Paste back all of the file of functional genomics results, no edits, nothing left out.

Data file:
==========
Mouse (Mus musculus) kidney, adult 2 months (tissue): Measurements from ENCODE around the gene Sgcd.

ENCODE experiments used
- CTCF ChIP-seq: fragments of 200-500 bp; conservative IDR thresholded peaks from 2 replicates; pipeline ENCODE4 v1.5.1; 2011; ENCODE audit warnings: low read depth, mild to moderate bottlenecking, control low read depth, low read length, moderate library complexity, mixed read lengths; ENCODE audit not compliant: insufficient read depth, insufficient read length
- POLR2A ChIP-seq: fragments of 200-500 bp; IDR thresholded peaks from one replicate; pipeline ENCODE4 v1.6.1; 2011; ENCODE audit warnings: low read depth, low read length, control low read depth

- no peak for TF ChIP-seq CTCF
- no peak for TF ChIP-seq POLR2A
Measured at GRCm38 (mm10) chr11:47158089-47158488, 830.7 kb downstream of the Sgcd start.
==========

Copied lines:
Mouse (Mus musculus) kidney, adult 2 months (tissue): Measurements from ENCODE around the gene Sgcd.

ENCODE experiments used
- CTCF ChIP-seq: fragments of 200-500 bp; conservative IDR thresholded peaks from 2 replicates; pipeline ENCODE4 v1.5.1; 2011; ENCODE audit warnings: low read depth, mild to moderate bottlenecking, control low read depth, low read length, moderate library complexity, mixed read lengths; ENCODE audit not compliant: insufficient read depth, insufficient read length
- POLR2A ChIP-seq: fragments of 200-500 bp; IDR thresholded peaks from one replicate; pipeline ENCODE4 v1.6.1; 2011; ENCODE audit warnings: low read depth, low read length, control low read depth

- no peak for TF ChIP-seq CTCF
- no peak for TF ChIP-seq POLR2A
Measured at GRCm38 (mm10) chr11:47158089-47158488, 830.7 kb downstream of the Sgcd start.